Take lithium as an example. Most lithium that's been mined in the last few decades has gone into glass manufacturing or traditional applications. All of a sudden, a new industry—electric vehicles—emerged. The forecast demand for new lithium grows to nearly 10 times what the current production can deliver.
Historically, the lithium production averaged around 300,000 tons per annum, but has rapidly increased over the last few years. The forecast is that global demand for lithium will increase to over 3 million tonnes per annum by 2035, according to data from Wood Mackenzie.
The agency forecasts an increasing supply deficit, as expansion from existing producers cannot meet pent-up demand. By 2035, the gap is estimated to be 961,000 tons of lithium carbonate equivalent, or 24 average-size conversion plants [also per Wood Mackenzie].
That's why the price spiked in the last few months, because the battery manufacturers are scrambling to secure supply. Mining companies are now incentivized to bring in new production to meet that demand. You could say the same for cobalt, graphite, manganese and nickel.
Can you explain Lionhead Resources' investment strategy?
We look to invest in single-asset mining development companies, as opposed to large miners that own multiple projects and have multiple funding sources, such as BHP. Our target companies should have done the exploration, completed their feasibility studies on mining development, and received their permits. They have existing shareholders, including management, who have funded the exploration and advanced the company to the pre-production stage. What they need then is the growth capital to bring the new mine into production. This is what we call the "last-mile" equity, meaning that we provide the capital to support their projects through the construction phase.
We would come in as a cornerstone equity investor, taking 10% to 30% of the target company's ownership. We look for a partnership, a value-adding approach, rather than a buyout.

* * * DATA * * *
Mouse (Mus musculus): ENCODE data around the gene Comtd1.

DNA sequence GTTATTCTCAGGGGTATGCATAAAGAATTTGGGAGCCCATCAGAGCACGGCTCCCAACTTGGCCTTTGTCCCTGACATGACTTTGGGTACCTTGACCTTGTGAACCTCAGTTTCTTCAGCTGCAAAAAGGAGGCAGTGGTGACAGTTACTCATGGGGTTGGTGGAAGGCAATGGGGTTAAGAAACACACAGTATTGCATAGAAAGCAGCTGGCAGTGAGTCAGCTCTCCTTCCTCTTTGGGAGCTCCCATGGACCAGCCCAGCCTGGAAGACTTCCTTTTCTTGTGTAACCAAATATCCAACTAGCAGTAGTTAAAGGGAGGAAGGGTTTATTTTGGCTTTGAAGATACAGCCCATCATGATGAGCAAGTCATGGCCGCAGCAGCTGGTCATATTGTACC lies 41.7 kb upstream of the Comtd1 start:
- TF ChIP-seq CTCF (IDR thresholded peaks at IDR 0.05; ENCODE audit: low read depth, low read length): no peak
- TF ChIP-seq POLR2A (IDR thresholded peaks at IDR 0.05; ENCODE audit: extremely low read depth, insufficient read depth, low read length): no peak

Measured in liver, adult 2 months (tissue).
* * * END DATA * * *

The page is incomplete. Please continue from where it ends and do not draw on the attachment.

We would also provide technical support, sitting on the board or partaking in its technical or finance committee. We are not seeking control but would be happy to take control if we get there. But that's not essential for us.
How do you implement ESG policies?
Firstly, ESG for us is commodity selection. So we choose to invest in minerals required to help decarbonize the world, rather than coal or uranium projects, which have bad potential environmental outcomes. We're going to mine the commodities that support renewable energy generation, or the storage of renewable power. The second part of our ESG approaches is how we actually operate. That's what I was talking about, in terms of environmental management: using best efforts to use renewable power on the mine site, using electric trucks rather than diesel trucks, not burning more fossil fuels to generate the power on the mine site, managing your water usage and water storage on site, and minimizing emissions and waste. Those are best practices in terms of environmental and social interaction.
We can be quite influential as an investor to improve industry standards. We do monitor our portfolio companies, including quarterly dashboard reporting, public reporting, and annual audits of ESG criteria. The other thing is, if we invest in a high quality mining project that can displace another less environmentally sound mining operation, then we are creating positive benefits as we move toward the goal of net-zero carbon emissions.
5Capital serves as the placement agent and advisor to the fund manager. Please contact Andy Colombe at email@example.com for additional details.
Article originally published on Pitchbook linked here.